One mind was renewed. Then many. One culture was forward shocked. And the world was never the same. Not bad for a bunch of thrown-away lives.

— Mike O’Quin, author of Java Wake and Growing Desperate


“Europe’s Moravians: A Pioneer Missioary Church,” from Perspectives on the World Christian Movement, Fourth Edition, Edited by Ralph D. Winter and Steven C. Hawthorne, 2009, William Carey Library, Pasadena, CA

The Creation of a Student Movement to Evangelize the World: A history and analysis of the early stages of the Student Volunteer Movement for Foreign Missions, Timothy C. Wallstrom, 1980, William Carey International University, Pasadena, CA

The Reward of His Sufferings

In this current toxic and noxious political climate, I find my stomach queasy over the political leaders being held up before us, and my heart is yearning for inspiring leaders who walk in humble integrity.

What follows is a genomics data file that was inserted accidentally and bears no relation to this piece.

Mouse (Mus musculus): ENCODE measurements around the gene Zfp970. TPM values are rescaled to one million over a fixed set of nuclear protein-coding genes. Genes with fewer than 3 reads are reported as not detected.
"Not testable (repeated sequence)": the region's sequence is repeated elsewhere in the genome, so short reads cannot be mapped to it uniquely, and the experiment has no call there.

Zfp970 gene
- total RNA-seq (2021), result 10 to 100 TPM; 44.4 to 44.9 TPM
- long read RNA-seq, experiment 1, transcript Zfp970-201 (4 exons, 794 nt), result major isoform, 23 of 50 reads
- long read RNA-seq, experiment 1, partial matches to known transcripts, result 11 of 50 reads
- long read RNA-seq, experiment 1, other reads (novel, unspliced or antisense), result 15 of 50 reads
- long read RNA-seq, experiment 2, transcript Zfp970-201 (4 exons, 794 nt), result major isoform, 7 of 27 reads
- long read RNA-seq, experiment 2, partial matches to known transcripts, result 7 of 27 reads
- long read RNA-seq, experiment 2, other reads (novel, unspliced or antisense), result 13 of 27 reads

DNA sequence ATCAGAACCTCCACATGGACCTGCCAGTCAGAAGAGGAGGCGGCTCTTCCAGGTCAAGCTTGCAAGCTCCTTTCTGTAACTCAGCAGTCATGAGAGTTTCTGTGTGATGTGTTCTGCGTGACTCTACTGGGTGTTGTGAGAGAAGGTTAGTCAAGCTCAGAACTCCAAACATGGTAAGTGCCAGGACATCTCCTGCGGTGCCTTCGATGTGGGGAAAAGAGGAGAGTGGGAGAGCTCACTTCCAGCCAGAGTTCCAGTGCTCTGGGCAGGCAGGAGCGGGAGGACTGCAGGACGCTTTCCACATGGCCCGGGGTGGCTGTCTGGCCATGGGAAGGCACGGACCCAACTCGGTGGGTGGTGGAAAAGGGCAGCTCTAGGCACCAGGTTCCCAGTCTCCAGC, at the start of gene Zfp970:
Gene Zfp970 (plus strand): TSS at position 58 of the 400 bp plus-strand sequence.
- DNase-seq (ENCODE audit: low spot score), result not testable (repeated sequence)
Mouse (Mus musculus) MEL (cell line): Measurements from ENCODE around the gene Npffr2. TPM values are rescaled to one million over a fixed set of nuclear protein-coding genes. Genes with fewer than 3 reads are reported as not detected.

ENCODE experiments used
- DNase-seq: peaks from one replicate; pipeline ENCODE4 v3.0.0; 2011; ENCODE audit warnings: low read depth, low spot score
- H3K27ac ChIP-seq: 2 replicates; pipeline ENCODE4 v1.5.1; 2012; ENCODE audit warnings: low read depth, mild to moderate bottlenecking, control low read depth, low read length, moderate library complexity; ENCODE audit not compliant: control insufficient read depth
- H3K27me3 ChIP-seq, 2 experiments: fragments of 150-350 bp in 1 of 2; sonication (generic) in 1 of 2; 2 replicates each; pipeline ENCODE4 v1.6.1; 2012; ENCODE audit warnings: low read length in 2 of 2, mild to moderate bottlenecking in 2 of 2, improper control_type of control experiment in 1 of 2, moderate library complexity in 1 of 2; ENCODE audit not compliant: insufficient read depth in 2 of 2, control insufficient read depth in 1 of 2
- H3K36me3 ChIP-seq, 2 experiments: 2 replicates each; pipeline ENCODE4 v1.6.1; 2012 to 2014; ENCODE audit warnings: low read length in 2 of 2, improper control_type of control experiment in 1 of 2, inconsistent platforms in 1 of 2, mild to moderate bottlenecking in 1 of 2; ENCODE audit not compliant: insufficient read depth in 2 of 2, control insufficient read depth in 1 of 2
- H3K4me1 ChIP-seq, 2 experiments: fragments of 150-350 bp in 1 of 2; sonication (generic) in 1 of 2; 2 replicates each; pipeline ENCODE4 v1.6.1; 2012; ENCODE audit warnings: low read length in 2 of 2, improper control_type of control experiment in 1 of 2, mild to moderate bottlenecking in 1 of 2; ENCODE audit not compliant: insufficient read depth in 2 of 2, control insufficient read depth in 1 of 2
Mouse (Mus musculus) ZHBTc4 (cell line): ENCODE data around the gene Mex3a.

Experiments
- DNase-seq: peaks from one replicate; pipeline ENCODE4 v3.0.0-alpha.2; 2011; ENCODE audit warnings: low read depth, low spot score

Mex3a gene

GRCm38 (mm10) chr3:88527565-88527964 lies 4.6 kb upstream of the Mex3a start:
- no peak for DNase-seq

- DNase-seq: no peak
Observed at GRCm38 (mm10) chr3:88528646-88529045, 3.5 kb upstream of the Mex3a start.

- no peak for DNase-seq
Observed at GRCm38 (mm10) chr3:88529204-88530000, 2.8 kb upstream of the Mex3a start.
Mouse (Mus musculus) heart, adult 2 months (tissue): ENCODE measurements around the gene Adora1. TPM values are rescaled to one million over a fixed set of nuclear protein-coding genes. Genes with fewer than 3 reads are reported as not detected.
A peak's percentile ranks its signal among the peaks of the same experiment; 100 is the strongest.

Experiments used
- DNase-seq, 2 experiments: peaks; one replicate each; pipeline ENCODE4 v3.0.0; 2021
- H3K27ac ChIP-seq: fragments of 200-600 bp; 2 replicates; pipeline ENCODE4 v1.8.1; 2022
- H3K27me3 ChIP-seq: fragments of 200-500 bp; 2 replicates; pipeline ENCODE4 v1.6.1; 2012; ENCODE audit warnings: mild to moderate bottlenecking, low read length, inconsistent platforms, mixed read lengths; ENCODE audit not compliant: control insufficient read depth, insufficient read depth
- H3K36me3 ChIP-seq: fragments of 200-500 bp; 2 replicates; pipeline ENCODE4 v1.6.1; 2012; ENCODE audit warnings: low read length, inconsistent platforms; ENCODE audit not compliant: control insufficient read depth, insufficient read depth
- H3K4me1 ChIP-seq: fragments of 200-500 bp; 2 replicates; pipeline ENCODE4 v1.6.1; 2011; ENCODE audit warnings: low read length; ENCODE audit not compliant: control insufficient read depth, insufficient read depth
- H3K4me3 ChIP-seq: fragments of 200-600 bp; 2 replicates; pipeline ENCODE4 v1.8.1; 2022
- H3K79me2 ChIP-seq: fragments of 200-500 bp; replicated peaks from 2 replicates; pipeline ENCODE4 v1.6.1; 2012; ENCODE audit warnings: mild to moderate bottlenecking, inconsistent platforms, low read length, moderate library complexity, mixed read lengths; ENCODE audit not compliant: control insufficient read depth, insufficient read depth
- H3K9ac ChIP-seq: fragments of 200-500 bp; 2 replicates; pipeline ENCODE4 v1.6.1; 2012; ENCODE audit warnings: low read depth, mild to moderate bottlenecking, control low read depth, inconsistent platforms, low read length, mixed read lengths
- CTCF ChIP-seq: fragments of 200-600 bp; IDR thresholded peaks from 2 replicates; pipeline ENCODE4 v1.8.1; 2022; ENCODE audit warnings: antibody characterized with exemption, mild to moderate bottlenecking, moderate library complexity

Time to take a trip back to the 1700’s and talk about a leader who lived out of such godly passion that he changed his world. His transformative life was shaped not out of selfish ambition but deep humility, all centered upon Jesus.

Nicholas Ludwig von Zinzendorf was born into a wealthy family in Germany in 1700. Though raised in a Christian stream of pietism, little Ludwig adopted the standards of the noble class he grew up with, becoming a spoiled nobleman unconcerned by the plight of his poor countrymen who served his estate. But once when he was 16 and visiting an art museum, he saw a painting of the crucifixion with the inscription, “All this I have done for you. What have you done for me?”

Nicholas’ heart was cut to the quick and he soon gave his life totally to Jesus. His relationship with the Savior grew strong and sweet.